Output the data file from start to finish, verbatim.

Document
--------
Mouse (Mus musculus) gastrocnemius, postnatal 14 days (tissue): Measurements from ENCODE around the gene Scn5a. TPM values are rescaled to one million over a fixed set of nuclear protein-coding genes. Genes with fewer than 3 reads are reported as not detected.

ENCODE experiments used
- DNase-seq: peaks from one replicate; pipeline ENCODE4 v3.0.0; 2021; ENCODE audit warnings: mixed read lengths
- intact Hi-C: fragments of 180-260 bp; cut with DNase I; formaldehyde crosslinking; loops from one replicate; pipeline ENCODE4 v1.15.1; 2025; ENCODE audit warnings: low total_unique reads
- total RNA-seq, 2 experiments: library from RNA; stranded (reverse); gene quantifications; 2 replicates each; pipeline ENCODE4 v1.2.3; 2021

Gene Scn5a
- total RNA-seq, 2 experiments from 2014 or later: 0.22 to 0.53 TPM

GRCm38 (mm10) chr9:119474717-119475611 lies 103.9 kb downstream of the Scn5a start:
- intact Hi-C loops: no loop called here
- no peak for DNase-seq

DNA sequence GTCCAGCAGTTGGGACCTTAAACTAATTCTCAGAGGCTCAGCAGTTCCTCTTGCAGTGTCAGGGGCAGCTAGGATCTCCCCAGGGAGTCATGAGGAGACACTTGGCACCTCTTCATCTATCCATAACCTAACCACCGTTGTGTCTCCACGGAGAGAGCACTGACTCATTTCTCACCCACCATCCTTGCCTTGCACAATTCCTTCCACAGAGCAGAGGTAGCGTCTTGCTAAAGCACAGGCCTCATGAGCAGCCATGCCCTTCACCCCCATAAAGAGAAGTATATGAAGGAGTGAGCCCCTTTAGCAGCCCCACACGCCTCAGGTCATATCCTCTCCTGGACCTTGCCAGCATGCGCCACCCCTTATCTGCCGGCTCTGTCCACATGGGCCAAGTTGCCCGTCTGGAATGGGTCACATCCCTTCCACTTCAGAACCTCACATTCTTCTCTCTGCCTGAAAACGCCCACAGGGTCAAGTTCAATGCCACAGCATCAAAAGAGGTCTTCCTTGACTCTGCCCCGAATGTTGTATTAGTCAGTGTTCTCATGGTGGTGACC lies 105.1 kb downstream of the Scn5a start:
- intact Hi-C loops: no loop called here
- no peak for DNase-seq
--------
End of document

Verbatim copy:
Mouse (Mus musculus) gastrocnemius, postnatal 14 days (tissue): Measurements from ENCODE around the gene Scn5a. TPM values are rescaled to one million over a fixed set of nuclear protein-coding genes. Genes with fewer than 3 reads are reported as not detected.

ENCODE experiments used
- DNase-seq: peaks from one replicate; pipeline ENCODE4 v3.0.0; 2021; ENCODE audit warnings: mixed read lengths
- intact Hi-C: fragments of 180-260 bp; cut with DNase I; formaldehyde crosslinking; loops from one replicate; pipeline ENCODE4 v1.15.1; 2025; ENCODE audit warnings: low total_unique reads
- total RNA-seq, 2 experiments: library from RNA; stranded (reverse); gene quantifications; 2 replicates each; pipeline ENCODE4 v1.2.3; 2021

Gene Scn5a
- total RNA-seq, 2 experiments from 2014 or later: 0.22 to 0.53 TPM

GRCm38 (mm10) chr9:119474717-119475611 lies 103.9 kb downstream of the Scn5a start:
- intact Hi-C loops: no loop called here
- no peak for DNase-seq

DNA sequence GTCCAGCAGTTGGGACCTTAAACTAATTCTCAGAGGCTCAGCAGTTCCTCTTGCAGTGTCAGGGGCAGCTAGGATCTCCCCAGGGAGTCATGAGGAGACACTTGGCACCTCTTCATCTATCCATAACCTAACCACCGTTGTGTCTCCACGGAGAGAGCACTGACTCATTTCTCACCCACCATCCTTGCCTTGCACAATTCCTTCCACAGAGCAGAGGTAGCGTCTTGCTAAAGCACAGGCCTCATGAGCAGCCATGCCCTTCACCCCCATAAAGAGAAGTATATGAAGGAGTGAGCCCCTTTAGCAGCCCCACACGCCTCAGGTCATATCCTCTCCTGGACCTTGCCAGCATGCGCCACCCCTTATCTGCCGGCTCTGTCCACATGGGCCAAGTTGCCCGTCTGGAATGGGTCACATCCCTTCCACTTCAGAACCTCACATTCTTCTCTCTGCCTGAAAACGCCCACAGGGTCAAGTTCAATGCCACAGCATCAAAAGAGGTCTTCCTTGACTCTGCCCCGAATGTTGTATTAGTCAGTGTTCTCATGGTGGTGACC lies 105.1 kb downstream of the Scn5a start:
- intact Hi-C loops: no loop called here
- no peak for DNase-seq